[00:55] Five Nayabaru passed through the area while they were sleeping – two in one batch before the noonday sun burnt down on their tarps, a clutch of three near dusk – but neither discovered the resting kavkema, or much sought to look for any. They were evidently travellers, not Hesha.
The direction the Nayabaru took was almost orthogonal to the one the kavkema had been forging through the shrubs, no doubt leading from one settlement to another. Was one of them their destination?
When night time finally came and they clambered down to regroup and reorient themselves, the answer began to manifest: They would boldly go where the Nayabaru had gone toward.
It was an unpleasant thought. If they were going to go toward where the Nayabaru had come from, they could have soothed themselves in the knowledge that over the course of the day, the number of potential enemies likely had decreased. Now, the opposite seemed certain.
They stayed off the path, cautiously keeping to its side, progressing as quietly as dry shrubbery allowed.
Eventually, the thin halo of light of the settlement in question started to whisper across the trees. Athechelt stopped them on a shallow but densely overgrown hill, gathering them to look down at the domesticated ceratopsians that were resting in a state between alert and dozing at the edge of the settlement, their horns granting them a certain majesty.
Nadani whispered: "Where do you think they might have taken them?", intending the question for their new friends from Asheenagiji's coast, but not restricting it to them.
Five houses were visible from their perch, but the trees began to huddle together here, potentially hiding more. The Kiveki light (the artificial, bulbous, abstract fire, diffusing light through the darkness) suggested the settlement went on for a little while, at least, set amongst further trees rather than central to the huts they could see.
[00:56] Of course, the forest was to their advantage, should they have to flee – it was easier to dodge a bullet if you weren't forced to run across an open plain.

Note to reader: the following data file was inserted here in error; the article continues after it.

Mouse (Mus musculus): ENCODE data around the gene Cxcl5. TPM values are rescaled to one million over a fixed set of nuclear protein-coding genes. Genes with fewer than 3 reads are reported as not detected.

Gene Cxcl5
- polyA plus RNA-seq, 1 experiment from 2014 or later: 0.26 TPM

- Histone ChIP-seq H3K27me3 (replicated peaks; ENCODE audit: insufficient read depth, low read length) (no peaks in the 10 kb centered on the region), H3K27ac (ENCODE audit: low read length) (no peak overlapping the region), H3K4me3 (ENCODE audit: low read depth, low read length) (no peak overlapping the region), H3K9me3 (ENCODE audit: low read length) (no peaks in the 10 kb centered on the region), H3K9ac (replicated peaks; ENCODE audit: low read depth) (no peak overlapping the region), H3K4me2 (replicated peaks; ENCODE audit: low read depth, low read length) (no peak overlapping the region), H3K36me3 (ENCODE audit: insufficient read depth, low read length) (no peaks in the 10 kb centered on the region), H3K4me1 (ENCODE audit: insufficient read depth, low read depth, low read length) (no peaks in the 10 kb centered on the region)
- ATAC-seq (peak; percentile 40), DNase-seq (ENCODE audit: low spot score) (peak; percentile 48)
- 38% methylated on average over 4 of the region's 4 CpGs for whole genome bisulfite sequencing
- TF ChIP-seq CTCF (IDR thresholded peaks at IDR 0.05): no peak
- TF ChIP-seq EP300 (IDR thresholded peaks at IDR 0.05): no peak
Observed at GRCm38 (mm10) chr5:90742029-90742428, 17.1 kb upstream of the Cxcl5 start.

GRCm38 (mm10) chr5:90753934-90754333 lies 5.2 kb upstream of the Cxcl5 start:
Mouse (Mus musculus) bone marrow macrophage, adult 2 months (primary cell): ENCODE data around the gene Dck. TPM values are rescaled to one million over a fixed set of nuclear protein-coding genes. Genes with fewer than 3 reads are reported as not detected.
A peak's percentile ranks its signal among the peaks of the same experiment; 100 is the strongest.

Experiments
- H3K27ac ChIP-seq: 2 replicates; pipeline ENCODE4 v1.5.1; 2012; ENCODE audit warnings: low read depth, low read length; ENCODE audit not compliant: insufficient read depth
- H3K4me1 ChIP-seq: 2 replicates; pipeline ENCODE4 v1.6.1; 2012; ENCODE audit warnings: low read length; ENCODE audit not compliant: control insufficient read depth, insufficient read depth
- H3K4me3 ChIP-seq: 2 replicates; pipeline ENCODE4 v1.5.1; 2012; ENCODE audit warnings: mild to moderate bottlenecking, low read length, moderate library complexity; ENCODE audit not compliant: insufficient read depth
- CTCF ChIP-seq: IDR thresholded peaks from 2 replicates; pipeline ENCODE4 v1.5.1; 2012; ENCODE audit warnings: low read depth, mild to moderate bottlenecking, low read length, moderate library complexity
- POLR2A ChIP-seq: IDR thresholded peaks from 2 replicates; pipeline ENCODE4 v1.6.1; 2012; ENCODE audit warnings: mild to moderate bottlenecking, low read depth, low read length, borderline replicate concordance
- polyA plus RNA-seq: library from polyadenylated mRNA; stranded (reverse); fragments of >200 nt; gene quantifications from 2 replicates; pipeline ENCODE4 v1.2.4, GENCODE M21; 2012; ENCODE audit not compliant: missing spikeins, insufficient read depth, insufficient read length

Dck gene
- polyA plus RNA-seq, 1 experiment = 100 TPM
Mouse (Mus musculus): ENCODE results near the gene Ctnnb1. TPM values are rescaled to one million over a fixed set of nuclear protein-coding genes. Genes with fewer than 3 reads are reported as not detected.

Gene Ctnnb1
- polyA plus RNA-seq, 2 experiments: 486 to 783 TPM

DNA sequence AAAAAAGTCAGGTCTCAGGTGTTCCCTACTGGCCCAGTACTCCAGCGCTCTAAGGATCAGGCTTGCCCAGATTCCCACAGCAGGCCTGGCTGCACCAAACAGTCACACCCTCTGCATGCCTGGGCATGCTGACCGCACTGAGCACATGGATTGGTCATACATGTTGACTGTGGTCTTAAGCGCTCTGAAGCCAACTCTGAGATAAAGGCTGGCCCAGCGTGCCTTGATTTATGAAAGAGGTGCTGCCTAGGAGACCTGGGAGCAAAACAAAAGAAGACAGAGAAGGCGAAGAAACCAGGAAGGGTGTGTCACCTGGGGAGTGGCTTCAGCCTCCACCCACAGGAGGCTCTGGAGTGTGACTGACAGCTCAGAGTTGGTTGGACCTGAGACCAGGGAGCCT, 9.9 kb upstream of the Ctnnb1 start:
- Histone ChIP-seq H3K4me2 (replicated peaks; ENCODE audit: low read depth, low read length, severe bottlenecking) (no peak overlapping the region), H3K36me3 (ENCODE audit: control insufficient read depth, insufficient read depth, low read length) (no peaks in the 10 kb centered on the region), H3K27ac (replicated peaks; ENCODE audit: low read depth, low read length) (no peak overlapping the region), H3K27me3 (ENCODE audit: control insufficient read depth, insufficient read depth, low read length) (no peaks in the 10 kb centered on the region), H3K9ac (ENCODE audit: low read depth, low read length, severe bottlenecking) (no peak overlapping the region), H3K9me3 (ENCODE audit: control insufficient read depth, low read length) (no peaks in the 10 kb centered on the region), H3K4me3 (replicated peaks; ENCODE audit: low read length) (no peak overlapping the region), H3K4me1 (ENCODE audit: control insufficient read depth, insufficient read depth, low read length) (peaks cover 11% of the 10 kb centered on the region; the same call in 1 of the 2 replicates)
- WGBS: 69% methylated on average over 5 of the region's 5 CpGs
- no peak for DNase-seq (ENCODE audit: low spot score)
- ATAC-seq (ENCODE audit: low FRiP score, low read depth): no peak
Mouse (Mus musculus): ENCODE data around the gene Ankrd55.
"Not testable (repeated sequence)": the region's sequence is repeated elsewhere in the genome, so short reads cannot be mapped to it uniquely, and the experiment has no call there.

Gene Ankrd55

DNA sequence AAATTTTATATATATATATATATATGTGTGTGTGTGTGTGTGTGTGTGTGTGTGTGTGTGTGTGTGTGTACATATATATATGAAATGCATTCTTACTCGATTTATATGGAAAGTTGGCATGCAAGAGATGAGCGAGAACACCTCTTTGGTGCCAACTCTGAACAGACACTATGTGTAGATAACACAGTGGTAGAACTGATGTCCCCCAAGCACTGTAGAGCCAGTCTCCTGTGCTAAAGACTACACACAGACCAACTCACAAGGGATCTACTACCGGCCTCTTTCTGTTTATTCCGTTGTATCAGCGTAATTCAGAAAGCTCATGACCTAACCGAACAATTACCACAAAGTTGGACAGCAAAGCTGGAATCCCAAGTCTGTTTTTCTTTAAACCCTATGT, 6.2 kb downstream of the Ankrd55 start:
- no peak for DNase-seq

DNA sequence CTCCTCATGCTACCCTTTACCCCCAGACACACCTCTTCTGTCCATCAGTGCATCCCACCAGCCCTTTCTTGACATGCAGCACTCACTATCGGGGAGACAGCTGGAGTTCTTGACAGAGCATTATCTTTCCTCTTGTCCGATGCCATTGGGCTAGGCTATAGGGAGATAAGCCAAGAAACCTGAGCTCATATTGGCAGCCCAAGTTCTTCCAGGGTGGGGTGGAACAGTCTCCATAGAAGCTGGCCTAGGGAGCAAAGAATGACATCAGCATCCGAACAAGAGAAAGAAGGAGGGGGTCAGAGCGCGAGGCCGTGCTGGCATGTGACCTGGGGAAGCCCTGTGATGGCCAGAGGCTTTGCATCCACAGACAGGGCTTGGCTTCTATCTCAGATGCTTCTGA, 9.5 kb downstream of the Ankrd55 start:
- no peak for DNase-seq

[13:40] The problem seemed impossible without more intelligence, and gathering that intelligence would be tricky. If this was a Shyilun operation, they'd stake out the settlement for as long as they dared, likely several days, and possibly see if they could observe enough to send Evenatra in with markings close enough to bluff being a Nayabaru from two villages away.
There was no way they could explain THAT to their friends and visiting alien, though.
"It's odd that the two groups didn't travel together. That suggests coming from two different places. Could they be gathering for a reason? If they are, the place they're meeting may be where their captives are," Asraaban speculated.
[01:30] The idea that the visitors might be the focus of attention beyond their local bubble was not strictly new, but certainly more tangible given the confluence of the Nayabaru that the Watchers had tracked visually.
The light from Ghregg's device was a distressing blemish in the cover of darkness, but in theory he was back far enough that it shouldn't be compromising their secrecy at all. In practise, Nadani cringed and glanced back with more distress than hope for intel.
A sharp, curt, directed whisper from Evenatra, translating from the abstract map to speech: "None of the foremost houses. Further past the trees."
So there was their intel, at least. Whatever magic told Ghregg where his fellow hyuumans were, it seemed fairly reliable. Of course, if finding them was unlikely to slow them down, that left only their enemies. "Has anyone seen any Hesha yet?" Nadani asked.